Philippines: Outsourcing and Economic Growth


Mark Turner

President Arroyo has not been having a good year on the political front. She has been battling political instability, concerted opposition to her proposed constitutional changes and consistently negative approval ratings. But she can perhaps take comfort from the economy's performance. The forecast growth in GDP for 2006 has been revised upwards to 5 per cent and for 2007, 5.3 per cent is predicted. This will mean average annual growth of about 5.5 per cent over President Arroyo's term in office. One welcome result of the growth is a significant reduction in poverty levels, although at 24 per cent the figure is far higher than should be expected from a middle-income country.

When the economic statistics are more closely examined it can be seen that remittances from overseas workers continue to rise while information technology exports have also surged. Another area in which the Philippines has been enjoying considerable growth goes by the alternative names of 'offshoring', 'international outsourcing' or 'business process outsourcing'. These labels cover activities which are undertaken on behalf of foreign companies from rich countries, in the Philippines case especially the USA. The specific activities include call centres, legal and medical transcription services, financial services such as 'backroom' accounting and bookkeeping, animation and software development.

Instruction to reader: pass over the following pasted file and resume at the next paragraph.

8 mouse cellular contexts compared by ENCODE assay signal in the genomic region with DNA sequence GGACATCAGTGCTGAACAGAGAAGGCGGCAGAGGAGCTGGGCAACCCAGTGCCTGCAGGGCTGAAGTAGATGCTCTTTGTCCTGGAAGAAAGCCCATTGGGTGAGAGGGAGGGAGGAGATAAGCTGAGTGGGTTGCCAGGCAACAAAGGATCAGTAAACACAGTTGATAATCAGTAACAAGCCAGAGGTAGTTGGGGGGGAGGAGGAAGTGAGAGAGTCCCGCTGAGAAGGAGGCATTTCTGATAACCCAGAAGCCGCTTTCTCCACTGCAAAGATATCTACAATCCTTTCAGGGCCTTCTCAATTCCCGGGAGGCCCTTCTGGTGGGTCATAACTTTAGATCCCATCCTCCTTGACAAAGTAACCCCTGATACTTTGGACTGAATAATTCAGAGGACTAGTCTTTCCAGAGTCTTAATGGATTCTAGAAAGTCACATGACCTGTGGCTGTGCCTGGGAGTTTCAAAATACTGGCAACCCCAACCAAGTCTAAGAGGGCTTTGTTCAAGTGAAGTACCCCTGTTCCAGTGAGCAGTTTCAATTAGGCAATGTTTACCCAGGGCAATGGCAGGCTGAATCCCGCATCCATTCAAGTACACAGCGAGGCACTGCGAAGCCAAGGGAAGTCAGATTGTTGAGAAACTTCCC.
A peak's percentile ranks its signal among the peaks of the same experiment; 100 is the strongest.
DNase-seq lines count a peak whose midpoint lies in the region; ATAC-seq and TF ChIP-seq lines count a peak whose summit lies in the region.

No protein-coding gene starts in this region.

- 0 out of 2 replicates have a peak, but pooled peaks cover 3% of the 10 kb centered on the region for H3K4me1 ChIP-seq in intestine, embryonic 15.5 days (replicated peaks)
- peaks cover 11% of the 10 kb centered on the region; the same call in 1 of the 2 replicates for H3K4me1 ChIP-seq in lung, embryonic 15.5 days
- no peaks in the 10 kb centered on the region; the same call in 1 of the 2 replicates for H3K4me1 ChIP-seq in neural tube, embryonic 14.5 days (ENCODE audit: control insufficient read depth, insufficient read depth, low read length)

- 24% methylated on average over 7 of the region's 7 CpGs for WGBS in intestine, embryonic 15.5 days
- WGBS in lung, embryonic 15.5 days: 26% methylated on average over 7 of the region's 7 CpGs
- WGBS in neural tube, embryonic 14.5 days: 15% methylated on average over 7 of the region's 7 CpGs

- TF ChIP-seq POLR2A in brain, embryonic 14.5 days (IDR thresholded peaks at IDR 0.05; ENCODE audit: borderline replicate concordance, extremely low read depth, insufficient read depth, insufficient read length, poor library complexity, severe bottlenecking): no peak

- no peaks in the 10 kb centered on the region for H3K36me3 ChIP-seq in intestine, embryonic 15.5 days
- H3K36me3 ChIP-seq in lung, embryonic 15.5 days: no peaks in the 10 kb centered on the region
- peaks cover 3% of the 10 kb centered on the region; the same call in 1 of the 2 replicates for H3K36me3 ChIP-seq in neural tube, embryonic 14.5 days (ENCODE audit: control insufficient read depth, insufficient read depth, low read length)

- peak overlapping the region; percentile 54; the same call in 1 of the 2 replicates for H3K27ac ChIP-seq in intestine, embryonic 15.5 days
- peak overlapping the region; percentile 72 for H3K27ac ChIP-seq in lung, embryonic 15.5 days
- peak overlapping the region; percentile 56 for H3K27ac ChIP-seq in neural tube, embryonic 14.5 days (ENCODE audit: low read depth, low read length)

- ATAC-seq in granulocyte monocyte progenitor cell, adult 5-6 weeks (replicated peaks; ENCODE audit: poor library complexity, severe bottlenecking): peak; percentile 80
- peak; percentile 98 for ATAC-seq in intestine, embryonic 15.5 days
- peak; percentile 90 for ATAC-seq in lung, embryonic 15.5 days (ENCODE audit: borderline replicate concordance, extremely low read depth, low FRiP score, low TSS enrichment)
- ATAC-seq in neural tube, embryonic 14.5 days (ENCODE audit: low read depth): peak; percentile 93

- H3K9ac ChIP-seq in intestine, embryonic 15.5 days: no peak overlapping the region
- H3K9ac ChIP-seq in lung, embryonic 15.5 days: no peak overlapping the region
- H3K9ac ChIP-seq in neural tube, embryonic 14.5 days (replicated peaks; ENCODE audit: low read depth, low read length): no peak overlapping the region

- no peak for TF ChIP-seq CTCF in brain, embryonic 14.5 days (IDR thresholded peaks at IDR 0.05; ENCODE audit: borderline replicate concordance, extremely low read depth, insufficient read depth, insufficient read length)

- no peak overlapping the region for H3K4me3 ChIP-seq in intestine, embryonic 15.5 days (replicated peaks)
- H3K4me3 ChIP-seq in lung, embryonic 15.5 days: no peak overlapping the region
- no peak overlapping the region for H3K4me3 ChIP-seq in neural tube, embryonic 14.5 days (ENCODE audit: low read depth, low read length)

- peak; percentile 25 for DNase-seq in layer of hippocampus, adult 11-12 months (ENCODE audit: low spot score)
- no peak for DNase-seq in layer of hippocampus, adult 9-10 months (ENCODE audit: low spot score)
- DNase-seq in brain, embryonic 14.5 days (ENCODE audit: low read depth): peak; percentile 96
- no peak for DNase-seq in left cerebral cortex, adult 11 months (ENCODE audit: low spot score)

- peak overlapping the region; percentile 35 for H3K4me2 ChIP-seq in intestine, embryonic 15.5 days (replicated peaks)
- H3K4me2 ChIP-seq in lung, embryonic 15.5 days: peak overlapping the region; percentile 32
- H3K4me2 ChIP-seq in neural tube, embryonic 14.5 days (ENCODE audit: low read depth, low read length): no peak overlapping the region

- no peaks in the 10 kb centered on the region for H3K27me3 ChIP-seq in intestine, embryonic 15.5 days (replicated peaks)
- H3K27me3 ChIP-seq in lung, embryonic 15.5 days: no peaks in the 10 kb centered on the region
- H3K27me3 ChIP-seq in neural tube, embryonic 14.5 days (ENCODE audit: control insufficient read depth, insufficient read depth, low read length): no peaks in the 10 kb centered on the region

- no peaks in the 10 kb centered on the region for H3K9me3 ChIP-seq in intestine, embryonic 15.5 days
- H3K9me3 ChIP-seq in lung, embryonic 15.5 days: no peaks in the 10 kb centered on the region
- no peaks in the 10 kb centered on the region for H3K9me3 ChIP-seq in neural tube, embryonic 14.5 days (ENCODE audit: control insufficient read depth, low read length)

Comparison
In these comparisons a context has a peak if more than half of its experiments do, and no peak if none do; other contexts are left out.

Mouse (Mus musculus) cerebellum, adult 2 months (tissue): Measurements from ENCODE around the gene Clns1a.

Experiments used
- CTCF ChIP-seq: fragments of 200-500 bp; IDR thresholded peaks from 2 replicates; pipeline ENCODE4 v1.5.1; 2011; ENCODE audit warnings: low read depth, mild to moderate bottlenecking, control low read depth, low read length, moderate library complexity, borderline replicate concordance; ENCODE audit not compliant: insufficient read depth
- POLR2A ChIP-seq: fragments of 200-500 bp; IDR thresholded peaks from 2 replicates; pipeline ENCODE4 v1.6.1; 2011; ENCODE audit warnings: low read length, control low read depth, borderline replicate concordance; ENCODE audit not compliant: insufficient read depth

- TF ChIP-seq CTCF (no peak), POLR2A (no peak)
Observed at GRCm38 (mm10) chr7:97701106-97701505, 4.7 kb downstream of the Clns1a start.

Outsourcing growth has been dramatic especially in the prime activity, call centres. The Department of Trade and Industry statistics show outsourcing sector income to have grown from US$350 million in 2001 to US$1.6 billion in 2004. The high growth rates have been maintained, and in 2006 the outsourcing industry is expected to generate US$3.8 billion in revenues and to employ over 336,000 workers, up a massive 103,000 from 2005. The 2010 target for all outsourcing activities in the Philippines has been set at US$10 billion, a figure which is widely viewed as being realistic in a global outsourcing market which is expected to reach US$180 billion by that year.

But the unexpectedly rapid growth has highlighted a problem, which may hold back the outsourcing boom. The problem is a shortage of suitably qualified recruits, a matter which itself raises questions about the efficacy of the Philippine education system and the continued predilection of Filipinos to go abroad in search of work. The once much-vaunted Philippine education system has come under considerable scrutiny and criticism. English proficiency is a key requirement in call centres and even in other professional areas, but according to a Business World report there is a 'deteriorating aptitude for the language' in Philippine schools, colleges and universities and a declining quality of graduates. The proliferation of educational institutions providing poor quality education has also been identified as a potential obstacle to growth while the education system has been slow to react to the outsourcing industry's needs. The government has moved more swiftly to address the industry's concerns and has allocated US$9.8 million for outsourcing training. However, this only serves to emphasise the overall problems of declining quality in the Philippine education system, a situation if not arrested and reversed will have adverse consequences not only for outsourcing, but for the economy as a whole.

WATCHPOINT: Will the outsourcing industry be able to maintain its rapid rates of growth or will it be held back by skill shortages?


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